You want to record important information, such as physical locations, contact names, and serial numbers for later SNMP access.
To record important physical information regarding the router, use the following commands:
Router#configure terminal Enter configuration commands, one per line. End with CNTL/Z. Router(config)#snmp-server contact Ian Brown 416-555-2943 Router(config)#snmp-server location 999 Queen St. W., Toronto, Ont. Router(config)#snmp-server chassis-id JAX123456789 Router(config)#end Router#
It is an extremely good network management practice to add useful information such as contact names, router locations, and serial numbers directly into the router configuration. This information can be extracted later using snmpget requests, either directly or invoked from scripts that make output easier to understand. This is true not only for Cisco routers, of course. Any time you have to manage remote equipment, you should configure important information like serial numbers and locations so that you can read it with SNMP. When a field technician swaps or moves a piece of equipment, they can update this information. So this way you can easily verify the information you store in your central equipment inventory database.
When you save the contact name, router location, and serial number in the router configuration like this, it is also easy to extract from the command line and configuration files as well:
Router#show snmp Chassis: JAX123456789 Contact: Ian Brown 416-555-2943 Location: 999 Queen St. W., Toronto, Ontario 417 SNMP packets input 0 Bad SNMP version errors 141 Unknown community name 3 Illegal operation for community name supplied 0 Encoding errors 224 Number of requested variables 49 Number of altered variables 224 Get-request PDUs 0 Get-next PDUs 52 Set-request PDUs 299 SNMP packets output 0 Too big errors (Maximum packet size 1500) 3 No such name errors 0 Bad values errors 0 General errors 276 Response PDUs 23 Trap PDUs SNMP logging: enabled Logging to 172.25.1.1.162, 0/10, 21 sent, 2 dropped. Router#
You can also extract individual pieces of information by using the following commands:
Router#show snmp contact Ian Brown 416-555-2943 Router#show snmp location 999 Queen St. W., Toronto, Ontario Router#show snmp chassis JAX123456789 Router#
It is also useful to extract this information from a backup of the router's configuration file. It is a good network management practice to keep a backup copy of every router's configuration on a central server such as the NMS. Then you can extract vital information like the router's serial number. You will often need this information for service and support when a device fails. Of course, when a device fails, you can't reach it through SNMP, so it can be invaluable to be able to get this information from the backup configuration file. On a Unix server, you can use the grep utility to easily extract the required information:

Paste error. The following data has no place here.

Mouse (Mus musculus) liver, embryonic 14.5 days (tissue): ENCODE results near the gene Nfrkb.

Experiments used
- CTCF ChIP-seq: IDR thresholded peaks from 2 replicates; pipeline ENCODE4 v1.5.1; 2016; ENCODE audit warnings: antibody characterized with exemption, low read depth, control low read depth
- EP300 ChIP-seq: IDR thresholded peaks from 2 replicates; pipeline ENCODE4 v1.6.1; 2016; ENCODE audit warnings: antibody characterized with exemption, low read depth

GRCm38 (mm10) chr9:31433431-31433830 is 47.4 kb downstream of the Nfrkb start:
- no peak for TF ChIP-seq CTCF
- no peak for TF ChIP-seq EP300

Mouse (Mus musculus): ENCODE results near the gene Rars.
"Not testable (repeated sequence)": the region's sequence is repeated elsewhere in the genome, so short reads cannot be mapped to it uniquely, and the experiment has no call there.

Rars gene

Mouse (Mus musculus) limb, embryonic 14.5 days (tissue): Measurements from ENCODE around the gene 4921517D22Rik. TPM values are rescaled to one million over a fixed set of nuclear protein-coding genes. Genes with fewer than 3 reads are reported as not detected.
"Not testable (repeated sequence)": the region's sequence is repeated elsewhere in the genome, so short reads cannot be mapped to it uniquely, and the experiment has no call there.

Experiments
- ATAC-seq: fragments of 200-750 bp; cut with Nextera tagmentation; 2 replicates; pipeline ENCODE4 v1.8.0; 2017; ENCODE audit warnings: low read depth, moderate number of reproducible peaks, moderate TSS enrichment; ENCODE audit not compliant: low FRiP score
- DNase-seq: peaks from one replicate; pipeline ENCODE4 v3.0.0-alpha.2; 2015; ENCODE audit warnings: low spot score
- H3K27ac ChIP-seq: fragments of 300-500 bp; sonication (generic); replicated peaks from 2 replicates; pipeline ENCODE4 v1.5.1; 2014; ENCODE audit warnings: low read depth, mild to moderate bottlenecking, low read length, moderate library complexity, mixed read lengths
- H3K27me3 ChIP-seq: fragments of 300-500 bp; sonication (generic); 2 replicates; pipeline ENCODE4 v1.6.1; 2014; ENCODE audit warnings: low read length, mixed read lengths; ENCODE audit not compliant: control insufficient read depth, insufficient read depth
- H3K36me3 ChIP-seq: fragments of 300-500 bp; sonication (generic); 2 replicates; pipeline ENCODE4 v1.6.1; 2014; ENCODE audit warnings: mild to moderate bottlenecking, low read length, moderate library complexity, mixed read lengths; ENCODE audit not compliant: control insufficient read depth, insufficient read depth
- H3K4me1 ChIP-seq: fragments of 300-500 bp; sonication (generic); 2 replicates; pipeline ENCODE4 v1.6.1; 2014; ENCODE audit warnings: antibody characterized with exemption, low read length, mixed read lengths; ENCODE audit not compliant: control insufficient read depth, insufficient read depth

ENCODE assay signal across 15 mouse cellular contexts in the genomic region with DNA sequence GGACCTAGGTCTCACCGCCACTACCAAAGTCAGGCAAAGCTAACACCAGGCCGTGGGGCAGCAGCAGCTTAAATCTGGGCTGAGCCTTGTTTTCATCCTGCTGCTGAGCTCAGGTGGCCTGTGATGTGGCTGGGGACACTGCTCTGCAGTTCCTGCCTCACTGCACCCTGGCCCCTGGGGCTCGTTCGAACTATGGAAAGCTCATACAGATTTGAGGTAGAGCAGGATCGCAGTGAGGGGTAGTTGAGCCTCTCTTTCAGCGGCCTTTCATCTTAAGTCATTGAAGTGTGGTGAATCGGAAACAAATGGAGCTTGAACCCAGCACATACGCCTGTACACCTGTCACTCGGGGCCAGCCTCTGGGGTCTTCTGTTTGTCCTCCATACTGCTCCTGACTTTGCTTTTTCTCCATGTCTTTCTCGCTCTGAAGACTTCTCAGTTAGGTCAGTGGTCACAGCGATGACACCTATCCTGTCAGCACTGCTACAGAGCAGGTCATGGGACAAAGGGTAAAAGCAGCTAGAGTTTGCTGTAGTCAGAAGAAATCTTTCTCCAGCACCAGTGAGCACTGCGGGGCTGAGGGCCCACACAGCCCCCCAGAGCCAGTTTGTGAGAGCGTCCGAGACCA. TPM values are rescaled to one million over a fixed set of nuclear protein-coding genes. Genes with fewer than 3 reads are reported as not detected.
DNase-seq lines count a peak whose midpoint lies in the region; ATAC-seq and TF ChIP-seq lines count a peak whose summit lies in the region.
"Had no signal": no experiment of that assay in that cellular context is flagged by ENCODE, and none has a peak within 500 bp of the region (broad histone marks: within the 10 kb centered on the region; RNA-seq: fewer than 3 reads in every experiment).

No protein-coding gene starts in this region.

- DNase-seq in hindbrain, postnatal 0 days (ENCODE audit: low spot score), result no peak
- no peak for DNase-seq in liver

Freebsd% grep snmp-server Router.confg snmp-server community ORARO RO snmp-server community ORARW RW snmp-server location 999 Queen St. W., Toronto, Ontario snmp-server contact Ian Brown 416-555-2943 snmp-server chassis-id JAX123456789 snmp-server host 172.25.1.1 ORATRAP Freebsd%
If the router is reachable, you can also extract this information via SNMP:
Freebsd% snmpget v1 -c ORARO Router .126.96.36.199.188.8.131.52.0 system.sysLocation.0 = 999 Queen St. W., Toronto, Ontario Freebsd% snmpget v1 -c ORARO Router .184.108.40.206.220.127.116.11.0 system.sysContact.0 = Ian Brown 416-555-2943 Freebsd% snmpget v1 -c ORARO Router .18.104.22.168.22.214.171.124.6.3.0 enterprises.126.96.36.199.0 = "JAX123456789" Freebsd%
Recipe 17.5 uses this information to construct a summary inventory report for all of the routers in a network.
Router Configuration and File Management
User Access and Privilege Levels
Handling Queuing and Congestion
Tunnels and VPNs
NTP and Time
Router Interfaces and Media
Simple Network Management Protocol
First Hop Redundancy Protocols
Appendix 1. External Software Packages
Appendix 2. IP Precedence, TOS, and DSCP Classifications